Tuesday, July 17, 2018

Guest Blogger Series: Roy Germano on “The Other Side of Immigration”

The Other Side of Immigration is an hour-long documentary film that I shot and directed in the Mexican countryside while collecting data for my doctoral thesis. Based on over 700 interviews, the film poses some basic questions to the residents of various “high-emigration” Mexican communities: Why do so many people from your town leave to work in the United States? What happens to the families that stay behind? How can the U.S. and Mexico work together to develop more effective immigration policies?

Making this film wasn’t part of my degree program, but it was something that I felt compelled to complete for the simple reason that I believe the people I met while doing my research—return migrants, peasant farmers, and relatives of those who’ve made the journey northward—have important insights to contribute to our immigration debate, if only someone would listen to them.

What they say might surprise you. They will tell you, for instance, that most Mexicans migrate with the intention of working in the U.S. temporarily, saving some money, and returning to Mexico to build a decent concrete or brick home, maybe start a small business, and feed and put their children through school—more a quest for the Mexican Dream than any American Dream. They’ll also tell you that crossing the border illegally can cost a year’s wages in smugglers’ fees and a lifetime of nightmares, so many Mexicans end up staying for years or decades as to capitalize on all they risked and spent to get into the U.S. the first time. They’ll tell you that all they’re asking for is a temporary work visa—not U.S. citizenship—simply so they can work with rights and without fear, go home to their families after a year or two, and possibly return to the U.S. when economic hardship strikes again without having to relive the hell of crossing the border illegally.

As long as they do not have relatively efficient access to temporary work visas, millions of Mexicans will continue to immigrate to the U.S. illegally, no matter how high we build our fences or how restrictive we make our laws. Any other interpretation underestimates the determination of parents who want the best for their children. Violating the immigration laws of a foreign country is clearly illegal—Mexicans and Americans alike, we can all agree on that much. But we have to ask ourselves how seriously we would consider migrating illegally to Canada if the U.S. economy was in ruins, our children were destined for a life of poverty, and there were plenty of high-wage jobs to be done in Canada.

By forcing us to ask ourselves questions like this, I hope the insights expressed by the men and women who appear in The Other Side of Immigration inspire a more sophisticated and creative debate about how to manage Mexican immigration—a conversation that takes us beyond the simplistic notion that fortifying the border and cutting off jobs to foreigners is the best we can do. I hope this film can play some role in encouraging more Americans to put themselves in the shoes of those who leave Mexico and those who stay behind, using an analysis of the interconnections between immigration and other social, political, and economic phenomena as the starting point for imagining more innovative, effective, and enduring solutions to our immigration problem.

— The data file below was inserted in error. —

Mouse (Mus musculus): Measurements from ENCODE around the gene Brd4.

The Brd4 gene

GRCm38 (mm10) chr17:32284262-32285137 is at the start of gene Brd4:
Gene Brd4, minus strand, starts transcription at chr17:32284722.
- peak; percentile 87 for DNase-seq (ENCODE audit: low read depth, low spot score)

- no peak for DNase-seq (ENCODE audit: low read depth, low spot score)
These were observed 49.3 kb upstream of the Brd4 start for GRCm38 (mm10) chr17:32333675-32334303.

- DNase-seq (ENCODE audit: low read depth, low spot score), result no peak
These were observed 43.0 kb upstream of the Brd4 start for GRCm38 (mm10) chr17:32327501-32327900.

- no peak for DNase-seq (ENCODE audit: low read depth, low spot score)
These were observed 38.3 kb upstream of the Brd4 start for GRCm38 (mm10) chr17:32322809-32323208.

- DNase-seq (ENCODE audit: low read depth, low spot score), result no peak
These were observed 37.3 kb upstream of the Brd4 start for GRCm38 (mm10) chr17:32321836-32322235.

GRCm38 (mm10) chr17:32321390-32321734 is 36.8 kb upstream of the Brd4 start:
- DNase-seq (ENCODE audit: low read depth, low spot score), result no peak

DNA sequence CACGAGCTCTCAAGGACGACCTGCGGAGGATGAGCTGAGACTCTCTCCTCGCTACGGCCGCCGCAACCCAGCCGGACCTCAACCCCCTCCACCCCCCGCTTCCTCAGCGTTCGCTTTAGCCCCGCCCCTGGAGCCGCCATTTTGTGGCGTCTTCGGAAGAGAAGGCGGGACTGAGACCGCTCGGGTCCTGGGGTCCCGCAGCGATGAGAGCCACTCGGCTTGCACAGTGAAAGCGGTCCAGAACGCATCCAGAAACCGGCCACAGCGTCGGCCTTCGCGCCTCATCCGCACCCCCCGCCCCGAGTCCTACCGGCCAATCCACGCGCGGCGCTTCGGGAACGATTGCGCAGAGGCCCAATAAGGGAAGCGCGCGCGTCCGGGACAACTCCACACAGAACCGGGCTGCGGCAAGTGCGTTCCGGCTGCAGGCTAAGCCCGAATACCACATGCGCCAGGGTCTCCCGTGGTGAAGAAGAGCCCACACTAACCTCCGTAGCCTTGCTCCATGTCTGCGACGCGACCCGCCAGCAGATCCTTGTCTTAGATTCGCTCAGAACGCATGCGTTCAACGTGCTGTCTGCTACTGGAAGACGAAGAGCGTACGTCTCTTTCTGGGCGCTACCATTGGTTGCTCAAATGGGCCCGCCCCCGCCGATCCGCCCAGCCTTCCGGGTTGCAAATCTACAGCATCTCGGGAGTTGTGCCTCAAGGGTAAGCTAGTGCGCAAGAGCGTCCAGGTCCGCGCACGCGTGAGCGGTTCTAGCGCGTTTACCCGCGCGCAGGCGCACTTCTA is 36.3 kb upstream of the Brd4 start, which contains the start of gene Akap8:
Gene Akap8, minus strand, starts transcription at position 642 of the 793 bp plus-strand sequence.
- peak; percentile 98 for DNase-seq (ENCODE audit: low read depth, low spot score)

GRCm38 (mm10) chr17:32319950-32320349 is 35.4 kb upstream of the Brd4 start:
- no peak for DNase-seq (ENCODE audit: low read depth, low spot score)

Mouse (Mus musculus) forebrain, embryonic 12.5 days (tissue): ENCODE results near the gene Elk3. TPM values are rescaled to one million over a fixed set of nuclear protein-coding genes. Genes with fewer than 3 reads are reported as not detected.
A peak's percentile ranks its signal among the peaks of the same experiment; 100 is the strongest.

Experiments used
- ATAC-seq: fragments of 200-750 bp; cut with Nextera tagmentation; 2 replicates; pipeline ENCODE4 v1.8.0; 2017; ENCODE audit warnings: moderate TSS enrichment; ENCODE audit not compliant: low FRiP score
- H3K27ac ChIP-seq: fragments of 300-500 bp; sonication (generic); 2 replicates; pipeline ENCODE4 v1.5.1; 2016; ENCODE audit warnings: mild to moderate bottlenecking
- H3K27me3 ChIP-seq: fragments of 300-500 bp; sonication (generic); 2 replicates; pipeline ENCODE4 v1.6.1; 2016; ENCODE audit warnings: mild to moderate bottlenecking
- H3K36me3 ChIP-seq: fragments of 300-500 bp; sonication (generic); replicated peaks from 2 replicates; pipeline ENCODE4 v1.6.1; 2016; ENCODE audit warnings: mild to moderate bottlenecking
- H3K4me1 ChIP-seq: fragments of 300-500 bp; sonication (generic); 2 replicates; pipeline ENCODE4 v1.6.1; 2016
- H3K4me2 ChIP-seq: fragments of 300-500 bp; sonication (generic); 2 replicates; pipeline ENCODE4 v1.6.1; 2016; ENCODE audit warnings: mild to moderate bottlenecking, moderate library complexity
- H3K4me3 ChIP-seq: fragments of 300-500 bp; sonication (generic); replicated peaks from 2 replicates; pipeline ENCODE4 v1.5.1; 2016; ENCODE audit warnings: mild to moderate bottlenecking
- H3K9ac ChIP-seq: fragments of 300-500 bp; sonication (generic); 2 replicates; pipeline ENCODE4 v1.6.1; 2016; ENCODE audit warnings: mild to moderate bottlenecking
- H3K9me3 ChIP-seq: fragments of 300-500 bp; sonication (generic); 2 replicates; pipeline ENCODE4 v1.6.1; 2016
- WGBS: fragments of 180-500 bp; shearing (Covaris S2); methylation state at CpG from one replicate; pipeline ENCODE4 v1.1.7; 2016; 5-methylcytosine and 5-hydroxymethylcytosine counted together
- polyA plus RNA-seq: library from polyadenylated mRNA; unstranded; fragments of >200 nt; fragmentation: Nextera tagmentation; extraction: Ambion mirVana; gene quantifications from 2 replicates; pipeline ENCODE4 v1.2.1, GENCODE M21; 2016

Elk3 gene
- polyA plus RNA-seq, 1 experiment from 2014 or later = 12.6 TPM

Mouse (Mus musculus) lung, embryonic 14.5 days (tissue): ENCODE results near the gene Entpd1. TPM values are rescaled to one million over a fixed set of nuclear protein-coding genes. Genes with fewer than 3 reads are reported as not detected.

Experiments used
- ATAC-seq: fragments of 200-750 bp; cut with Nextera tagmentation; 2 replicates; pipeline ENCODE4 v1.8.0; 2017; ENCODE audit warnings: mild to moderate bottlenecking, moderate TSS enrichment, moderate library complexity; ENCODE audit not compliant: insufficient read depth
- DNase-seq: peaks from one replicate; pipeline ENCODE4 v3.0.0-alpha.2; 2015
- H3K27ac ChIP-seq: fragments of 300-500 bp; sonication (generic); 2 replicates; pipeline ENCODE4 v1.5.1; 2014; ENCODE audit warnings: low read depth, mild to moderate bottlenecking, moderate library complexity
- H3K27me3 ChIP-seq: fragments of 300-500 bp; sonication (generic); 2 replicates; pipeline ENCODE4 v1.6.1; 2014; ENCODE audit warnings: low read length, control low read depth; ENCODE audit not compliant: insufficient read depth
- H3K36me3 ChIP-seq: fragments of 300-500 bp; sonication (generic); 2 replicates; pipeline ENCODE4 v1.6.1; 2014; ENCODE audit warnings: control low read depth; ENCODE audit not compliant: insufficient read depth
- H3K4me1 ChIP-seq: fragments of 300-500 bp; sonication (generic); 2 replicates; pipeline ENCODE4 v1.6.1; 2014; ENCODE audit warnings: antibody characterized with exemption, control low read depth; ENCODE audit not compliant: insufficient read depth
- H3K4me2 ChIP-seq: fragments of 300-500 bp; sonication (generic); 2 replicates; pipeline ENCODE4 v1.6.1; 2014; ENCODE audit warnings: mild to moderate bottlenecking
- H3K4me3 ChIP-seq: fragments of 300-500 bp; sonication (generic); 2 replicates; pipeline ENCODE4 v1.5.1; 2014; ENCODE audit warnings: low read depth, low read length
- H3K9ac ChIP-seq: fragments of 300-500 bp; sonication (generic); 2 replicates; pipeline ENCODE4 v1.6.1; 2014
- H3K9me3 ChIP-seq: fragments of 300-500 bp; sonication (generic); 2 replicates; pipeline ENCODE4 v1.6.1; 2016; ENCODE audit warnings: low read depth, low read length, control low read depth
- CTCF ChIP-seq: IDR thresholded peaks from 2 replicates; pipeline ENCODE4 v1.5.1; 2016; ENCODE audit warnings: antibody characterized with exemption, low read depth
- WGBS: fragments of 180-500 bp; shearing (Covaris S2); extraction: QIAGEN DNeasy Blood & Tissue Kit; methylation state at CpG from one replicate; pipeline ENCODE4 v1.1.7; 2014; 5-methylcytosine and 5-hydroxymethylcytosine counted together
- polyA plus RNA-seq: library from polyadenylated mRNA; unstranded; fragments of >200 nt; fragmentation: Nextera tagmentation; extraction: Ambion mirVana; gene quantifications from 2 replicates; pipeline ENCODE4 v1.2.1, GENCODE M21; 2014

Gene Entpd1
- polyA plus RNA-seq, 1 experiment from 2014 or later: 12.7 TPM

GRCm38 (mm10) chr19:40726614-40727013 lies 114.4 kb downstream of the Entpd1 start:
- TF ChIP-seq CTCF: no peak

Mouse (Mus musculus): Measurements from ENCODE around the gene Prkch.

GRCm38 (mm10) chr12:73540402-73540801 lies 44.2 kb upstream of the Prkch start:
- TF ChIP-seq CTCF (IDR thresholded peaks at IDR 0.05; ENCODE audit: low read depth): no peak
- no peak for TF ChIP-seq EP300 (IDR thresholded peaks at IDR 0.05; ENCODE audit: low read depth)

www.TheOtherSideOfImmigration.com

A free screening of The Other Side of Immigration will take place Tuesday, July 20 at 7PM at the Renaissance Dupont Circle Hotel (1143 New Hampshire Ave. NW) in Washington DC. Germano will be present to discuss the film and answer questions after the screening.

Roy Germano directed, shot, edited and produced The Other Side of Immigration. The film won the Founders’ Award for “most original presentation of a current political issue” at Politics on Film 2009 and has been invited to screen at dozens of film festivals, universities, and conferences throughout the country since its premiere at the Las Vegas Film Festival in April 2009. Mr. Germano recently completed (and will soon defend) his Ph.D. thesis in the Department of Government at the University of Texas at Austin, where he received the university’s top honor for a graduate student, the Michael H. Granof Outstanding Graduate Student Award. Mr. Germano has done extensive fieldwork throughout Mexico with support from the National Science Foundation Graduate Research Fellowship Program and the National Science Foundation Political Science Program.

Comments

  1. Marco Verastegui says:

    Where can I see this documentary? I missed the screening.